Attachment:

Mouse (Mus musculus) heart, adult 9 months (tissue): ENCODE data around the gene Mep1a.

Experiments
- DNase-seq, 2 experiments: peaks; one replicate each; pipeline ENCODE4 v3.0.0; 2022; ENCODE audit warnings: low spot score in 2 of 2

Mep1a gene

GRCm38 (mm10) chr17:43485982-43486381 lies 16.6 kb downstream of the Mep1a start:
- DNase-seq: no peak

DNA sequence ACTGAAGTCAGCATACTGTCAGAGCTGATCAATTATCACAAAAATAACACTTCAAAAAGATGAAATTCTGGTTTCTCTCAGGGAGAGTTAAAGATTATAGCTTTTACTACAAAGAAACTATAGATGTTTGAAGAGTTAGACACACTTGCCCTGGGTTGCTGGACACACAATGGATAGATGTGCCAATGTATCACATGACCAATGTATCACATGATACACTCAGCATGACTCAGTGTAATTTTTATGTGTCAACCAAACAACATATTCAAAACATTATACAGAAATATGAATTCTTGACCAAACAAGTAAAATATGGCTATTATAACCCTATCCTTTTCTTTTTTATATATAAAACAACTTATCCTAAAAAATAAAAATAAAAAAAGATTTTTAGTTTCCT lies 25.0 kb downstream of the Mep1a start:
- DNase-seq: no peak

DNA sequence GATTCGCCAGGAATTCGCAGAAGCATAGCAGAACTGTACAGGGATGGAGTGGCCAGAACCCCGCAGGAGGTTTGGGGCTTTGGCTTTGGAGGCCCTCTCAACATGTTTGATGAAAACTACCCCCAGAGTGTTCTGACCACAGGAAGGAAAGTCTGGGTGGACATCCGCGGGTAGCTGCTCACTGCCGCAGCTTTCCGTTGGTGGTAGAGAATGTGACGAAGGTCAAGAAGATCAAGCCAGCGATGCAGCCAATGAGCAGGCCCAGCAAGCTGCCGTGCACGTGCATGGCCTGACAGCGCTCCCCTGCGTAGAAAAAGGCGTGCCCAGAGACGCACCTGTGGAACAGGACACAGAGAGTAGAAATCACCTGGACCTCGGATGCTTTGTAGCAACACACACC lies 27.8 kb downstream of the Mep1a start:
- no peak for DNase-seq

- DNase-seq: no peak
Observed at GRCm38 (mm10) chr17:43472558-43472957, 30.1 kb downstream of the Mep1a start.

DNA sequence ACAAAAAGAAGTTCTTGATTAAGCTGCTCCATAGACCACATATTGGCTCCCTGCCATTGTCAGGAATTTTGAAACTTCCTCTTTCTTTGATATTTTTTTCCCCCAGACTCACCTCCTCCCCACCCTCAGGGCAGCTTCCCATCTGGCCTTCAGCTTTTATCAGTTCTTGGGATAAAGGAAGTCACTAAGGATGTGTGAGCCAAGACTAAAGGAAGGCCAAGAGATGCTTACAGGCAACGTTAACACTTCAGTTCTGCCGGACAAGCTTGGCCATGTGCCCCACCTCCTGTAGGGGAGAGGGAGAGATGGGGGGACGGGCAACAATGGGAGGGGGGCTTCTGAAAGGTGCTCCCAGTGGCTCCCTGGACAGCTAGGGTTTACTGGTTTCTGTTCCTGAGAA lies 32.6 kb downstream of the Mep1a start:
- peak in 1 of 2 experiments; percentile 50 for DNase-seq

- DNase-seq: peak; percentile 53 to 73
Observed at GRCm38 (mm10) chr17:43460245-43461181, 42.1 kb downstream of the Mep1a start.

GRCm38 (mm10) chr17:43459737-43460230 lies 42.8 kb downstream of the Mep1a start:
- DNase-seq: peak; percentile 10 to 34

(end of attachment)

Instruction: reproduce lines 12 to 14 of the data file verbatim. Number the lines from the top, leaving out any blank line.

Observed at GRCm38 (mm10) chr17:43472558-43472957, 30.1 kb downstream of the Mep1a start.

DNA sequence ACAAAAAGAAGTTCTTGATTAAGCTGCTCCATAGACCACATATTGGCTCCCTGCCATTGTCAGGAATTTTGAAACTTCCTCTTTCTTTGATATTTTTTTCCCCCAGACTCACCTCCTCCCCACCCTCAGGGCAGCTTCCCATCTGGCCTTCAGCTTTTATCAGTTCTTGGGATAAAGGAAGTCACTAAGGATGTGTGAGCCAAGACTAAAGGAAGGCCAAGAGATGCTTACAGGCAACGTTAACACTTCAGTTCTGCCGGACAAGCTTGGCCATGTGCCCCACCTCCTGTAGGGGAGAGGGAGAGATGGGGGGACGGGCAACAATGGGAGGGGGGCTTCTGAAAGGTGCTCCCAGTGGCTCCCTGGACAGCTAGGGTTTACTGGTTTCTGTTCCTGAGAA lies 32.6 kb downstream of the Mep1a start:
- peak in 1 of 2 experiments; percentile 50 for DNase-seq